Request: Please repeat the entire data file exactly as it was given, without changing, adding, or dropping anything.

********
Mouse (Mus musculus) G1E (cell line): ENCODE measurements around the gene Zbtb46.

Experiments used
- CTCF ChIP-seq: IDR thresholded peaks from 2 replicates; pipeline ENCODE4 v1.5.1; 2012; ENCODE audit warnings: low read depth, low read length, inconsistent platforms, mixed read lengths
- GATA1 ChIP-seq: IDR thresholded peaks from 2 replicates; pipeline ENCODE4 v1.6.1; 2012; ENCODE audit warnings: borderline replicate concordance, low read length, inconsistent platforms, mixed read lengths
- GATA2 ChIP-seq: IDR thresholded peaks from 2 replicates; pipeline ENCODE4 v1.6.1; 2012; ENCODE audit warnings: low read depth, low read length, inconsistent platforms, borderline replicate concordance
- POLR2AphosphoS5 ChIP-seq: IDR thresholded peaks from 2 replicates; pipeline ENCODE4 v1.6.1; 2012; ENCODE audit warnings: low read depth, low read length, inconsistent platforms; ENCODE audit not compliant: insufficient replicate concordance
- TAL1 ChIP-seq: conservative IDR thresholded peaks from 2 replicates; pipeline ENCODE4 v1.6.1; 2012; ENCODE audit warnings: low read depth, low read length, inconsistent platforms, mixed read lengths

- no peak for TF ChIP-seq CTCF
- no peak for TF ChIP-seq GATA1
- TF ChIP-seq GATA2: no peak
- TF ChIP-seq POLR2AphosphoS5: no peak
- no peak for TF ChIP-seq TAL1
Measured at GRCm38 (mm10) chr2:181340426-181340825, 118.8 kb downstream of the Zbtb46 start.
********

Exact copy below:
Mouse (Mus musculus) G1E (cell line): ENCODE measurements around the gene Zbtb46.

Experiments used
- CTCF ChIP-seq: IDR thresholded peaks from 2 replicates; pipeline ENCODE4 v1.5.1; 2012; ENCODE audit warnings: low read depth, low read length, inconsistent platforms, mixed read lengths
- GATA1 ChIP-seq: IDR thresholded peaks from 2 replicates; pipeline ENCODE4 v1.6.1; 2012; ENCODE audit warnings: borderline replicate concordance, low read length, inconsistent platforms, mixed read lengths
- GATA2 ChIP-seq: IDR thresholded peaks from 2 replicates; pipeline ENCODE4 v1.6.1; 2012; ENCODE audit warnings: low read depth, low read length, inconsistent platforms, borderline replicate concordance
- POLR2AphosphoS5 ChIP-seq: IDR thresholded peaks from 2 replicates; pipeline ENCODE4 v1.6.1; 2012; ENCODE audit warnings: low read depth, low read length, inconsistent platforms; ENCODE audit not compliant: insufficient replicate concordance
- TAL1 ChIP-seq: conservative IDR thresholded peaks from 2 replicates; pipeline ENCODE4 v1.6.1; 2012; ENCODE audit warnings: low read depth, low read length, inconsistent platforms, mixed read lengths

- no peak for TF ChIP-seq CTCF
- no peak for TF ChIP-seq GATA1
- TF ChIP-seq GATA2: no peak
- TF ChIP-seq POLR2AphosphoS5: no peak
- no peak for TF ChIP-seq TAL1
Measured at GRCm38 (mm10) chr2:181340426-181340825, 118.8 kb downstream of the Zbtb46 start.